The Importance of Discovery and Motion Practice

Practically all the questions I get relate to how to prove the case that the loan was securitized. This is the wrong question. While it is good to have as much information about the pool a loan MIGHT BE INCLUDED, that doesn’t really answer the real question.

The real question is what is the identity of the creditor(s). The secondary question is what is owed on my obligation — not how much did I pay the servicer.

It might seem like a subtle distinction but it runs to the heart of the burden of proof. You can do all the research in the world and come up with the exact pool name that lists your property in the assets as a secured loan supporting the mortgage backed security that was issued and sold for real money to real investors.  But that will not tell you whether the loan was ever really accepted into the pool, whether it is still in the pool, or whether it is paid in whole or in part by third parties through various credit enhancement (insurance) contracts or federal bailout.

You must assume that everything is untrue. That includes the filings with the SEC. They may claim the loan is in the pool and even show an assignment. But as any first year law student will tell you there is no contract unless you have an offer AND an acceptance. If the terms of the pooling and service agreement say that the cutoff date is April 30 and the assignment is dated June 10, then by definition the loan is not in the pool unless there is some other documentation that overrides that very clear provision of the pooling and service agreement.

Even if it made it into the pool there are questions about the authenticity of the assignment, forgery and whether the pool structure was broken up (trust dissolved, or LLC dissolved) only to be broken up further into one or more new resecuritized pools. And even if that didn’t happen, someone related to this transaction most probably received payments from third parties. Were those allocated to your loan yet? Probably not. I haven’t heard about any borrower getting a letter with a new amortization schedule showing credits from insurance allocated to the principal originally due on the loan.

The pretender lenders want to direct the court’s attention to whether YOU paid your monthly payments, ignoring the fact that others have most likely made payments on your obligation. Remember every one of these isntruments derives its value from your loan. Therefore every payment on it needs to be credited to your loan whether the payment came from you or someone else. [You know all that talk about $20 billion from AIG going to Goldman Sachs? They are talking about YOUR LOAN!]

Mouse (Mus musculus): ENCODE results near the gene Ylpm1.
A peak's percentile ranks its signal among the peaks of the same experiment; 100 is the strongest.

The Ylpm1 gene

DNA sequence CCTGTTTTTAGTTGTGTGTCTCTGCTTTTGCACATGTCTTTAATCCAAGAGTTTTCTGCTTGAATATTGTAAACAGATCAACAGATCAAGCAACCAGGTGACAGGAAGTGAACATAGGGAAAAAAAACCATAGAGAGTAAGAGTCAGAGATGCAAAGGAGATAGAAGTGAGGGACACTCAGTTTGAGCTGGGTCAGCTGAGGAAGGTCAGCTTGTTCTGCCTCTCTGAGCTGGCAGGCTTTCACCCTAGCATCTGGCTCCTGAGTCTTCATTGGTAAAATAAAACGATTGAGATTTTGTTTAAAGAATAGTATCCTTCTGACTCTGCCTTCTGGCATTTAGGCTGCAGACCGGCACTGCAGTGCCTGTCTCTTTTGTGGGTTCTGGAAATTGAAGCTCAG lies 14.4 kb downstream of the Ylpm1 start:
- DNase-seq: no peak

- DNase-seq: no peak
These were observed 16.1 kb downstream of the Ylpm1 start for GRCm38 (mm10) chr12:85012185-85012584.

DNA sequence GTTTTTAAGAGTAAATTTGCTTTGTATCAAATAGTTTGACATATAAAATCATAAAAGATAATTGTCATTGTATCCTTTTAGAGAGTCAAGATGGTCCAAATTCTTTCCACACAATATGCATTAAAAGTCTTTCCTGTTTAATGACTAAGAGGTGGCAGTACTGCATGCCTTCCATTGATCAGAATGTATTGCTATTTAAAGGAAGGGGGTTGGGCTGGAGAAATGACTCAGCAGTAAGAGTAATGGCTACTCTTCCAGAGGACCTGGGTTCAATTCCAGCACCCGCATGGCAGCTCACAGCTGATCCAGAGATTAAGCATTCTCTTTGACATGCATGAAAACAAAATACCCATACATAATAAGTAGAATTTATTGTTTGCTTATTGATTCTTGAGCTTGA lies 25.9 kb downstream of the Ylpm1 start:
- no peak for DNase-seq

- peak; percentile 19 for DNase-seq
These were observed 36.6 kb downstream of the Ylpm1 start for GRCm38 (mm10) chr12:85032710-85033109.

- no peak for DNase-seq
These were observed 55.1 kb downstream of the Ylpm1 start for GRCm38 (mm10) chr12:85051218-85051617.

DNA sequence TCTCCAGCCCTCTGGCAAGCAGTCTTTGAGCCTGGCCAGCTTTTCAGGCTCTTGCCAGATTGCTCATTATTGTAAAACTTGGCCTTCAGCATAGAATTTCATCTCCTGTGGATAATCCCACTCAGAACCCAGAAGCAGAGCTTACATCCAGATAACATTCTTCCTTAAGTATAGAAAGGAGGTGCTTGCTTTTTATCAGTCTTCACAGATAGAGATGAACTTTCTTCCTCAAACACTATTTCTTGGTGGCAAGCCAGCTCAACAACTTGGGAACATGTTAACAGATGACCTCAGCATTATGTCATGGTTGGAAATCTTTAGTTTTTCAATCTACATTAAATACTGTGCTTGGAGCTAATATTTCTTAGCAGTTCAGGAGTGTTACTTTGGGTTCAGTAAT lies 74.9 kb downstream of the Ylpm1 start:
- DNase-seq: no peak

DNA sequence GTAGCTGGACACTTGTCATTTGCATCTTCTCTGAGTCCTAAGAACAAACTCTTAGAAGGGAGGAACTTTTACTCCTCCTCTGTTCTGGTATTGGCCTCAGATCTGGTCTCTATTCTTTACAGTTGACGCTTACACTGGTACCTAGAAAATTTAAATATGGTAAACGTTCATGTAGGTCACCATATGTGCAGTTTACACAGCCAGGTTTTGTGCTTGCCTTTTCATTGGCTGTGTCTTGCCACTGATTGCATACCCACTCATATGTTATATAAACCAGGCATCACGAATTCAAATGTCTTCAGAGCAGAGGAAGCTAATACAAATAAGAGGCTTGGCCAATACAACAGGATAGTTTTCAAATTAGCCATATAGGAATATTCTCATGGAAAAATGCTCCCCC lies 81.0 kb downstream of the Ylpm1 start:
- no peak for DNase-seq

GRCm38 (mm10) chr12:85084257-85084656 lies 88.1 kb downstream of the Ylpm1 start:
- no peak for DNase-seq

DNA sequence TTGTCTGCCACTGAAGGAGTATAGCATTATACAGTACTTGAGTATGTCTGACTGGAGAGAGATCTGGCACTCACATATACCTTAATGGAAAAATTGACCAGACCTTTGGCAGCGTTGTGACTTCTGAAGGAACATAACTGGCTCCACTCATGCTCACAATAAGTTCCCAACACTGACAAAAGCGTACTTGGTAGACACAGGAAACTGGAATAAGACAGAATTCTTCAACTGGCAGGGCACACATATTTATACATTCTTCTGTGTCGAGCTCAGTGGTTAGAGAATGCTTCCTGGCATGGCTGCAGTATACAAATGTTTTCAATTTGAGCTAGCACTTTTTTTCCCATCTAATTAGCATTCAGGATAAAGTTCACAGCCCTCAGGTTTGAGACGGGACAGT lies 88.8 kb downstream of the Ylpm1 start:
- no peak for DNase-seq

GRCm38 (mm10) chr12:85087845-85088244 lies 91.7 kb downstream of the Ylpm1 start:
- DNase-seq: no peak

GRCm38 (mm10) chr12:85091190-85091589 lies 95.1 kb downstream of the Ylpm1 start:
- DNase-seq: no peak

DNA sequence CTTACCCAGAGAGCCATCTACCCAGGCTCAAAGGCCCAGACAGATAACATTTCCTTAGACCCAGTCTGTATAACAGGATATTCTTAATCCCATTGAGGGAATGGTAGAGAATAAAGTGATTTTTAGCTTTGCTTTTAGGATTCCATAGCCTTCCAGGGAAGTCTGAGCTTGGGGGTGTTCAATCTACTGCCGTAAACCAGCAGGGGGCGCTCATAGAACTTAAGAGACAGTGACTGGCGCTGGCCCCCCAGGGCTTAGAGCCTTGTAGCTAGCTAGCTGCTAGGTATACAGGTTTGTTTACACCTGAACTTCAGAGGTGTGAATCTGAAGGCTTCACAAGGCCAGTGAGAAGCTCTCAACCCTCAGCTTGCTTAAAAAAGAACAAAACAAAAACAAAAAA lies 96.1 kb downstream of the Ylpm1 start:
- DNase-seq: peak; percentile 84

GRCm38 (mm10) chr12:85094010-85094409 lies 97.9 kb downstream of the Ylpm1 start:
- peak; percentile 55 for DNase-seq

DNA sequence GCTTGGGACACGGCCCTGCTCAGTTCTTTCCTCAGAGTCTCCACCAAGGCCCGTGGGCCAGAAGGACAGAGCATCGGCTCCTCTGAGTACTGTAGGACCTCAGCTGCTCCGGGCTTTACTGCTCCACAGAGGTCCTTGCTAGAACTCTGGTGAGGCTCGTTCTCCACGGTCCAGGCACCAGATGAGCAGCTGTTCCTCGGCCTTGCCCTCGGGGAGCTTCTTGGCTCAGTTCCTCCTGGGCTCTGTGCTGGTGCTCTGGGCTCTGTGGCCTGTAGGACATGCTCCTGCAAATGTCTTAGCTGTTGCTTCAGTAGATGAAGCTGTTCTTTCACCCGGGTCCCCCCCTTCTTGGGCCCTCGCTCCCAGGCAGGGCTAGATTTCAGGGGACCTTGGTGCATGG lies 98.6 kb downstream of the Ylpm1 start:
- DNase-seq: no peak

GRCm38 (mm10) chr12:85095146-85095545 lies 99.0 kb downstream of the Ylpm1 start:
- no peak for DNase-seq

The error common to pro se litigants, lawyers and judges is that this is not a matter of proof from the borrower. The party sitting there at the other table in the courtroom with a file full of this information is the one who has it — and the burden of proof. Your case is all about the fact that the information was withheld and you want it now. That is called discovery. And it is in motion practice that you’ll either win the point or lose it. If you win the point about proceeding with discovery you have won the case.

You still need as much information as possible about the probability of securitization and the meaning it has in the context of the subject mortgage. But just because you don’t have it doesn’t mean the pretender lender has proved anything. What they have done, if they prevailed, is they blocked you from getting the information.

By rights you shouldn’t have to prove a thing about securitization where there is a foreclosure in process. By rights you should be able to demand proof they are the right people with the full accounting of all payments including receipts from insurance and credit default swaps. The confusion here emanating from Judges is that particularly in non-judicial states, since the borrower must bring the case to court in the first instance, the assumption is made that the borrower must prove a prima facie case that they don’t owe the money or that the foreclosing pretender lender is an impostor. That’s what you get when you convert a judicial issue into a non-judicial one on the basis of “judicial economy.”

In reality, the ONLY way that non-judicial statutes can be constitutionally applied is that if the borrower goes to the trouble of raising an objection by bringing the matter to court, the burden of proof MUST shift immediately to the pretender lender to show that in a judicial proceeding they can establish a prima facie case to enforce the obligation, the note and the mortgage (deed of trust). ANY OTHER INTERPRETATION WOULD UNCONSTITUTIONALLY DENY THE BORROWER THE RIGHT TO A HEARING ON THE MERITS WHEREIN THE PARTY SEEKING AFFIRMATIVE RELIEF (THAT IS THE FORECLOSING PARTY, NOT THE BORROWER) MUST PROVE THEIR CASE.

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